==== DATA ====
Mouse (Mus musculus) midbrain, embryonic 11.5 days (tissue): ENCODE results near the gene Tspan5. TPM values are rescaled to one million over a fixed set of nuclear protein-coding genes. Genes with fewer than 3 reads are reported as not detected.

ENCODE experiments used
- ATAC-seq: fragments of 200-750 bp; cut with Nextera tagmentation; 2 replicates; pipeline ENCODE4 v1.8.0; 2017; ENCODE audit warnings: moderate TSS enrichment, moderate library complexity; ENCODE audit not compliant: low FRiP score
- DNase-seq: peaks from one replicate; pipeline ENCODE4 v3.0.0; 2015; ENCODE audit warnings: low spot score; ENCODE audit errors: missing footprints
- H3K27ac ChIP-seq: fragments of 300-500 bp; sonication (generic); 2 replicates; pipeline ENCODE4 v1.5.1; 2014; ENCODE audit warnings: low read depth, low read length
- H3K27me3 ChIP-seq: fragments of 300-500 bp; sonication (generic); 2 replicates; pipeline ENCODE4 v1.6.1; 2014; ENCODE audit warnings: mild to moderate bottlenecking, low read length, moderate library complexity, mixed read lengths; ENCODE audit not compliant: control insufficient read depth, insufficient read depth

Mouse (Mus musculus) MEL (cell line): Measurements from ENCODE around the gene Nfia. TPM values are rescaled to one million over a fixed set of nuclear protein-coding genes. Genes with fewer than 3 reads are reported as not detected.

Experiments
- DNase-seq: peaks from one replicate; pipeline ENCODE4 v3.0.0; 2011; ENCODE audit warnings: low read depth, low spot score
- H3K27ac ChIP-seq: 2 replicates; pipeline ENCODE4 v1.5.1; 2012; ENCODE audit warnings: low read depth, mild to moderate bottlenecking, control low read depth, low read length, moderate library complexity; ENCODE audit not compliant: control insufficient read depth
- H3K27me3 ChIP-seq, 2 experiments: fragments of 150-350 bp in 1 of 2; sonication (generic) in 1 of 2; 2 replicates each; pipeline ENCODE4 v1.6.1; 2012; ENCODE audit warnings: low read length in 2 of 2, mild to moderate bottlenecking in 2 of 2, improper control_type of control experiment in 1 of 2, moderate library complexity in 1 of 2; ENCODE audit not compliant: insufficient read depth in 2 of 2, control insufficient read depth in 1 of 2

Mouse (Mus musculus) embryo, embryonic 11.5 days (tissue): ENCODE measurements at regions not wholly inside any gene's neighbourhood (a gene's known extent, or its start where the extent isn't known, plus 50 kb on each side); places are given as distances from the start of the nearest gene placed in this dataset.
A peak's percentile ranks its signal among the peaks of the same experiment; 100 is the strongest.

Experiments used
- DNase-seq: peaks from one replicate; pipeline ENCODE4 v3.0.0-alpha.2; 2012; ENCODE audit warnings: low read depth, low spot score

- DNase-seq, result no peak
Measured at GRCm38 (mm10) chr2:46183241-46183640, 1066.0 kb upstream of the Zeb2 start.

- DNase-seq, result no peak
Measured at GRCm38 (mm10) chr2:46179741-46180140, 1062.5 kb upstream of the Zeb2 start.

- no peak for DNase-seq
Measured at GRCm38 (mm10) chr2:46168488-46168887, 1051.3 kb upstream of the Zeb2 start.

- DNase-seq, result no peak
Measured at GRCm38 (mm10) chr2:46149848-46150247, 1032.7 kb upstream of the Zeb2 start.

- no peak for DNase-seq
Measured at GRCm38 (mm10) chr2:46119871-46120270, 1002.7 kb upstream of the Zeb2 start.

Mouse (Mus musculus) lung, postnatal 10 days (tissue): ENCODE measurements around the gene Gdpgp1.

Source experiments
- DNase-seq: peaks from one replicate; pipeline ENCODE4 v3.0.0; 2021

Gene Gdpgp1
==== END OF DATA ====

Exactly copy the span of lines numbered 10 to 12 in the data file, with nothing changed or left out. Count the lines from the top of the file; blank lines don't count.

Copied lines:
- H3K27ac ChIP-seq: 2 replicates; pipeline ENCODE4 v1.5.1; 2012; ENCODE audit warnings: low read depth, mild to moderate bottlenecking, control low read depth, low read length, moderate library complexity; ENCODE audit not compliant: control insufficient read depth
- H3K27me3 ChIP-seq, 2 experiments: fragments of 150-350 bp in 1 of 2; sonication (generic) in 1 of 2; 2 replicates each; pipeline ENCODE4 v1.6.1; 2012; ENCODE audit warnings: low read length in 2 of 2, mild to moderate bottlenecking in 2 of 2, improper control_type of control experiment in 1 of 2, moderate library complexity in 1 of 2; ENCODE audit not compliant: insufficient read depth in 2 of 2, control insufficient read depth in 1 of 2

Mouse (Mus musculus) embryo, embryonic 11.5 days (tissue): ENCODE measurements at regions not wholly inside any gene's neighbourhood (a gene's known extent, or its start where the extent isn't known, plus 50 kb on each side); places are given as distances from the start of the nearest gene placed in this dataset.